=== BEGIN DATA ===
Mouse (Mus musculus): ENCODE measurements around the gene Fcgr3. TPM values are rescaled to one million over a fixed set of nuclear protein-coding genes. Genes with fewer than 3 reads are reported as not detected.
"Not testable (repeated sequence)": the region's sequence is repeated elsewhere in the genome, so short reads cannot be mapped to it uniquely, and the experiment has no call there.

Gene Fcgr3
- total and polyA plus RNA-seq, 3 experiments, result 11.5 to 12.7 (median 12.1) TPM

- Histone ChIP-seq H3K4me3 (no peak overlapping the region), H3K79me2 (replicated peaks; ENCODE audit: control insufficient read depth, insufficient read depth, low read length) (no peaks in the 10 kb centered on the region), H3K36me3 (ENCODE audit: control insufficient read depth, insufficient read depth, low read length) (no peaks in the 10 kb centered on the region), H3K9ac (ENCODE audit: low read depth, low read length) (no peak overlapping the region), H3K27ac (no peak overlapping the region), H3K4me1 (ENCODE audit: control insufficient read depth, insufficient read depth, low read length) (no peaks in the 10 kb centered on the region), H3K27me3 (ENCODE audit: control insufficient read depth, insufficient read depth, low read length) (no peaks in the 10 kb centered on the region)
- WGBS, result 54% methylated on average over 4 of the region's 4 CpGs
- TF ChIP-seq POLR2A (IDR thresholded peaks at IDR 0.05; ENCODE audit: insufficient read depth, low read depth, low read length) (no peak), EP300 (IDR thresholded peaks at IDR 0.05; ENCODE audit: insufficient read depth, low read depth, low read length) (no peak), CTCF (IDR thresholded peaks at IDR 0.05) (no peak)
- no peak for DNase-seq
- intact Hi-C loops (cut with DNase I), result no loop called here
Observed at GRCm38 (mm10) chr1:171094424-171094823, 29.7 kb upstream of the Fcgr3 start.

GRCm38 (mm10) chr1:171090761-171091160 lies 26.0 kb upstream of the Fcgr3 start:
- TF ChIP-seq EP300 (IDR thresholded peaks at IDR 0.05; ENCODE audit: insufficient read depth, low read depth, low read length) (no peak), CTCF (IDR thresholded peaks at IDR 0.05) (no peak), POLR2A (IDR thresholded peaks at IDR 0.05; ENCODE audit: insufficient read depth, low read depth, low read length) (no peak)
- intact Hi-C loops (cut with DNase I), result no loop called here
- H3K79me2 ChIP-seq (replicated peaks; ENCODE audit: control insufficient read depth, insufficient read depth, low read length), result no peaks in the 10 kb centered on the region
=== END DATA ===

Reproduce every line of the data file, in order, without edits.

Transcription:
Mouse (Mus musculus): ENCODE measurements around the gene Fcgr3. TPM values are rescaled to one million over a fixed set of nuclear protein-coding genes. Genes with fewer than 3 reads are reported as not detected.
"Not testable (repeated sequence)": the region's sequence is repeated elsewhere in the genome, so short reads cannot be mapped to it uniquely, and the experiment has no call there.

Gene Fcgr3
- total and polyA plus RNA-seq, 3 experiments, result 11.5 to 12.7 (median 12.1) TPM

- Histone ChIP-seq H3K4me3 (no peak overlapping the region), H3K79me2 (replicated peaks; ENCODE audit: control insufficient read depth, insufficient read depth, low read length) (no peaks in the 10 kb centered on the region), H3K36me3 (ENCODE audit: control insufficient read depth, insufficient read depth, low read length) (no peaks in the 10 kb centered on the region), H3K9ac (ENCODE audit: low read depth, low read length) (no peak overlapping the region), H3K27ac (no peak overlapping the region), H3K4me1 (ENCODE audit: control insufficient read depth, insufficient read depth, low read length) (no peaks in the 10 kb centered on the region), H3K27me3 (ENCODE audit: control insufficient read depth, insufficient read depth, low read length) (no peaks in the 10 kb centered on the region)
- WGBS, result 54% methylated on average over 4 of the region's 4 CpGs
- TF ChIP-seq POLR2A (IDR thresholded peaks at IDR 0.05; ENCODE audit: insufficient read depth, low read depth, low read length) (no peak), EP300 (IDR thresholded peaks at IDR 0.05; ENCODE audit: insufficient read depth, low read depth, low read length) (no peak), CTCF (IDR thresholded peaks at IDR 0.05) (no peak)
- no peak for DNase-seq
- intact Hi-C loops (cut with DNase I), result no loop called here
Observed at GRCm38 (mm10) chr1:171094424-171094823, 29.7 kb upstream of the Fcgr3 start.

GRCm38 (mm10) chr1:171090761-171091160 lies 26.0 kb upstream of the Fcgr3 start:
- TF ChIP-seq EP300 (IDR thresholded peaks at IDR 0.05; ENCODE audit: insufficient read depth, low read depth, low read length) (no peak), CTCF (IDR thresholded peaks at IDR 0.05) (no peak), POLR2A (IDR thresholded peaks at IDR 0.05; ENCODE audit: insufficient read depth, low read depth, low read length) (no peak)
- intact Hi-C loops (cut with DNase I), result no loop called here
- H3K79me2 ChIP-seq (replicated peaks; ENCODE audit: control insufficient read depth, insufficient read depth, low read length), result no peaks in the 10 kb centered on the region